The tangled criminal case that included allegations of widespread illegal taping and improper relationships in the office of former Florida Lt. Gov. Jennifer Carroll is coming to an end.
Prosecutors this week reached a deal with Carroll's former aide Carletha Cole that will result in the charges being officially dropped in 12 months if Cole stays out of legal trouble.
Cole was arrested in 2011 and accused of giving a reporter a secret recording containing a conversation between Cole and Carroll's chief of staff.
Cole's attorneys asserted that their client was being set up because she witnessed unprofessional behavior by Carroll and other employees, including walking in on Carroll and a female aide in a "compromising position." Carroll denied the allegations. Cole's attorneys also contended that there was widespread taping in the office.
Cole's lawyers pushed to force Carroll to testify in the case, but the agreement reached this week means that the case will eventually be closed and no trial will be held.
Under the agreement, Cole must perform 50 hours of community service and avoid any contact with Carroll's former chief-of-staff John Konkus. Konkus, like the rest of Carroll's staff, left his job in state government after the lieutenant governor resigned earlier this year.
State Attorney Willie Meggs said the pre-trial diversion agreement was one that his office had made from the "very beginning."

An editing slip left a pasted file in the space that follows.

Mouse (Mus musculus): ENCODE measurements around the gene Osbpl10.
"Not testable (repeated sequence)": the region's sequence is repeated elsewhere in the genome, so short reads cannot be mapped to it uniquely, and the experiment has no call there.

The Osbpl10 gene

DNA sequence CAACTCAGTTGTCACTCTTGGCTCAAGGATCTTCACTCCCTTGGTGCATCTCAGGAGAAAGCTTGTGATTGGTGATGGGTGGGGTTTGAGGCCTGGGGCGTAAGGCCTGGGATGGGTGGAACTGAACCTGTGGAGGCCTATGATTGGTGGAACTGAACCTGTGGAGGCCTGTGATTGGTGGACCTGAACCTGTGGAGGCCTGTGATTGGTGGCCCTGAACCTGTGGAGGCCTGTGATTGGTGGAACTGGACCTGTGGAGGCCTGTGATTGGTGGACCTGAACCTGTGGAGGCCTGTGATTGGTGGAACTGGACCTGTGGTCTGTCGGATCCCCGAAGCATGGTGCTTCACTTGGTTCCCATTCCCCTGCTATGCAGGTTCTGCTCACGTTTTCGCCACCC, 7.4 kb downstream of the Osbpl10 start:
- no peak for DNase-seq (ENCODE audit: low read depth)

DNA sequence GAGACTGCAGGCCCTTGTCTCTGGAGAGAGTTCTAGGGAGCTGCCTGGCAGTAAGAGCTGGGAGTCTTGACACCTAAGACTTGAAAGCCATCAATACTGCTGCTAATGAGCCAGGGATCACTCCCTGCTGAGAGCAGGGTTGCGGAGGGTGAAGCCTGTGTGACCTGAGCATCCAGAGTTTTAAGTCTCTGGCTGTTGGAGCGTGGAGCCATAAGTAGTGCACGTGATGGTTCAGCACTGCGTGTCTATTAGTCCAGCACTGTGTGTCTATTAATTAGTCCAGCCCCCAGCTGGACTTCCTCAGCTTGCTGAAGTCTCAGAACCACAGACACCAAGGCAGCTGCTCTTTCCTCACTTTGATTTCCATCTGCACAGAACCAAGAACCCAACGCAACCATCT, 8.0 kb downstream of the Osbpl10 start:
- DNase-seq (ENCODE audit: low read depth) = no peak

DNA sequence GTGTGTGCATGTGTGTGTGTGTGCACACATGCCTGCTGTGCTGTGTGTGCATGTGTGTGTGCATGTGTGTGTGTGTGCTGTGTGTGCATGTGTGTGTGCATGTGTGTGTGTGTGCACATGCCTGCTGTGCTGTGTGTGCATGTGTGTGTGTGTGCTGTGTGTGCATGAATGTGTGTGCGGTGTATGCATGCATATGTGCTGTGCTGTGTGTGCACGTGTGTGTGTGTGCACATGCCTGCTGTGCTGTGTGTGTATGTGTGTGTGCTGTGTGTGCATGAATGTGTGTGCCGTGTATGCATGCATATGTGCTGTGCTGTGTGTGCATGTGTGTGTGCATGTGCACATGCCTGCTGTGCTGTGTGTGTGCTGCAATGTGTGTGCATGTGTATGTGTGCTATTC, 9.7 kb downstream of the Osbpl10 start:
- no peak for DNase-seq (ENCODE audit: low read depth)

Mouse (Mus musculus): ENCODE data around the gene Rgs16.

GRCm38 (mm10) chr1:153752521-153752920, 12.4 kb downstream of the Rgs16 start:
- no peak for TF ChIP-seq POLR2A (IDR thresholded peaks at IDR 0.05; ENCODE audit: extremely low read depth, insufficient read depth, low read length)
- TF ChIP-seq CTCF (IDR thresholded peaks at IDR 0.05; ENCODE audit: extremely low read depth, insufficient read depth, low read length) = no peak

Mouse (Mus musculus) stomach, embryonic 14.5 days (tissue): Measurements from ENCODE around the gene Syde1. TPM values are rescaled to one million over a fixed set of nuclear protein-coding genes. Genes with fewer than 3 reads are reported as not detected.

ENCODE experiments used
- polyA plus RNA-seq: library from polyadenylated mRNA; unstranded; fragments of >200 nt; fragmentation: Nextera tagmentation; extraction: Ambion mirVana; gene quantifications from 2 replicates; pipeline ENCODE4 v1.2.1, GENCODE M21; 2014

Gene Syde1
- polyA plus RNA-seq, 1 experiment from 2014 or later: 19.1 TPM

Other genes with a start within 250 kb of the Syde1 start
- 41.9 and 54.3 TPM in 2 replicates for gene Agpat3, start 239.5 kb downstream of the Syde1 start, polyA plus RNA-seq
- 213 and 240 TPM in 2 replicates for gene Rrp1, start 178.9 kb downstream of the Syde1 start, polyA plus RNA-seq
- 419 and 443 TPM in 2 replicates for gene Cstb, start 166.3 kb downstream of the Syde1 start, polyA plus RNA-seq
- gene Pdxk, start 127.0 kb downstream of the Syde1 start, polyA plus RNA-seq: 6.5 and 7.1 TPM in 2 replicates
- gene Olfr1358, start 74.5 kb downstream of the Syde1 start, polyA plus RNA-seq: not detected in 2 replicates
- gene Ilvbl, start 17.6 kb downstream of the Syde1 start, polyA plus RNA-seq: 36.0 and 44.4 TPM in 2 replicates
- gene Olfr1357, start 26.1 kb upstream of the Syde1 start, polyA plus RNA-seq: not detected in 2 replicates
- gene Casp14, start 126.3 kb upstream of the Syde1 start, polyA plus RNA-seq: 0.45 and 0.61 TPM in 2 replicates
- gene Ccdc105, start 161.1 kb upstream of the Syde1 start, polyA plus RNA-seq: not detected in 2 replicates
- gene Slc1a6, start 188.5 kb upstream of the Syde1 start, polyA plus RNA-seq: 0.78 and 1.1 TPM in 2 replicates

"The attorney on the other side wanted to litigate," Meggs said Wednesday.
Steven Andrews, one of the attorneys representing Cole, said that his client was willing to accept the agreement but that it was Carroll who initially pushed to have Cole placed on probation in connection with the felony charges. Cole could have faced up to five years in prison if convicted.
Carroll stepped down in March after she was questioned by law-enforcement investigating a charity involved in an alleged illegal gambling operation. Carroll provided public relations work to the company when she was a state legislator. She has not been accused of any wrongdoing.
The trial could have been potentially embarrassing for the administration of Gov. Rick Scott since several former and current employees were ordered to testify.
Konkus had already given a deposition in which he acknowledged that he owned a smart pen that was capable of taping conversations. But he said he used it for personal memos or to record Carroll when she doing a radio or television interview.
The tape recording at the center of the criminal case was placed on the website of The Florida Times-Union. On it, Konkus can be heard saying that Scott's chief of staff at the time was afraid of Carroll. He also complained that Scott "is not leading."
Konkus, who now works for a Republican political consulting firm, on Wednesday declined to comment on the deal reached between prosecutors and Cole.
It is against Florida law to record someone without consent, but there have been legal questions about recordings made in public buildings.